No. 1 of several in a series hyping up the 2014-2015 FLCX Cyclocross series
Yes, it’s almost August, and that means that there’s less than 30 days until the first date on the Florida Cyclocross Calender at Little Everglades in Dade City. Dan Milstead, promoter, is bound and determined that the entire United States is going to learn about Dade City hospitality, and has managed to get a race in Florida onto the US National Cyclocross Calender. This is exciting, and this is big news!
Hopefully, by now, you have figured out what you’re riding next season, but if not, I have some thoughts on the subject. Particularly if this is your first Cyclocross bike. If you are under the age of 30 and don’t have a job that allows you significant amounts of discretionary income, you are not out of luck- there are still deals to be found out there on the used market for a fancy bike for a flimsy price. We are dangerously close to the danger zone of it being too late to get a bike by the start of the CX season, but we’re not there yet.
So if you don’t have a ton of money to spend, first look at the classifieds on Facebook or craigslist or ebay for someone’s used fancy race bike. You can often find a bike that’s a year or two old for a fraction of its original cost.
Used Empella. image from HERE
Then look at your favourite local shop- even if they don’t have anything in stock they may be able to grab a sweet deal for you. As the manager of a small shop, I encourage you to come to my shop, but I’m a realist, and I understand that you probably have a local shop that you frequent that usually gives you a deal and always helps yo out in a bind. Wait- you don’t have one of those? You buy everything you use online and you know how to work on your own bike already? Then why are you reading this? This is to help out newcomers and people too scared of giving their credit cards to internet retailers. Which isn’t totally irrational. Hackers suck.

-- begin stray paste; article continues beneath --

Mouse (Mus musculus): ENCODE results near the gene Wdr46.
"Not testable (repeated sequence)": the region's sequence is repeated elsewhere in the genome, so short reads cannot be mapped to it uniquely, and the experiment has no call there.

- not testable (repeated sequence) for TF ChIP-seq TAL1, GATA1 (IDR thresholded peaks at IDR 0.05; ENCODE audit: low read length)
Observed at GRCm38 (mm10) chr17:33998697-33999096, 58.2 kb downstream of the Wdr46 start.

If you don’t have one preferred local shop that you frequent, I encourage you to find one. Mine, preferably, but not everyone lives in Orlando, so pick one that’s close to you that’s open when you can get there, and make friends with the manager and/or owner and/or head mechanic. Shopping there consistently, bringing them beer/food/cookies/coffee, and do the shop rides; these are all a good way to start. This will benefit you for years, not just for right now, so choose wisely. Don’t be that guy who chases the best shop team deal to every shop in town every year, nobody likes that guy.
Every single major bike company is unveiling a new gravel-grinder bike for 2015. Yes, they will technically work for CX, but they have a longer wheelbase and more relaxed geometry than a true CX bike, so they will handle a bit sluggishly compared to a true CX race bike. As a beginner, you can certainly ride a gravel grinder bike, but I think you’ll find that as you get more serious about racing CX, you’ll be happiest on a true CX race bike. Particularly on a course that I design with a billion hairpin corners, but
Yes, they are the cheapest way to get a CX bike, but I discourage the $500 Motobecane/Scattante/BikesDirect.com CX bike, because it weighs a million pounds and by the end of your first race you hate CX so much you may never come back. We want you to keep coming back to our party, so do yourself a favor and get a decent bike to start with. Yes, before you accuse me, I admit that I’m a bit elitist in this argument, but I’ve raced a 26 pound CX bike, and a 16 pound CX bike, and the light one was WAY MORE FUN.
So, what exactly should I be looking for for my first CX bike you ask. Well, generally, you want a bike that comes with the same number of gears as your road bike, so you can also use your existing wheels as spare wheels. Aluminum or carbon is optimal, steel is real but is heavier. Carbon is lightest, but most fragile and expensive in most cases. Aluminum is pretty light and pretty strong, and usually pretty cheap. As for brakes, disks are the new hotness but they are also heavier and require an entirely new collection of wheels. You should have at least two sets of wheels for CX- think of them as training (The heavier and more durable set, preferably with clinchers/tubeless) and racing (Lighter and tubular, optimally). Tubeless wheels are getting better, so you might want to use them instead for your race wheels, we’ll have that discussion later. If you’re racing, the upper end parts groups are probably best, at least from Shimano and Sram- Ultegra/105 from Shimano and Force/Rival from Sram are optimal froma durability and bang for the buck standpoint. Yes, Dura Ace and Red are both nice, but they aren’t cheap to replace when you tear a derailleur off in the muck of a September mudfest training session.
If you have questions, please feel free to ask, and we’ll see you back here in a few days for the second edition of this series!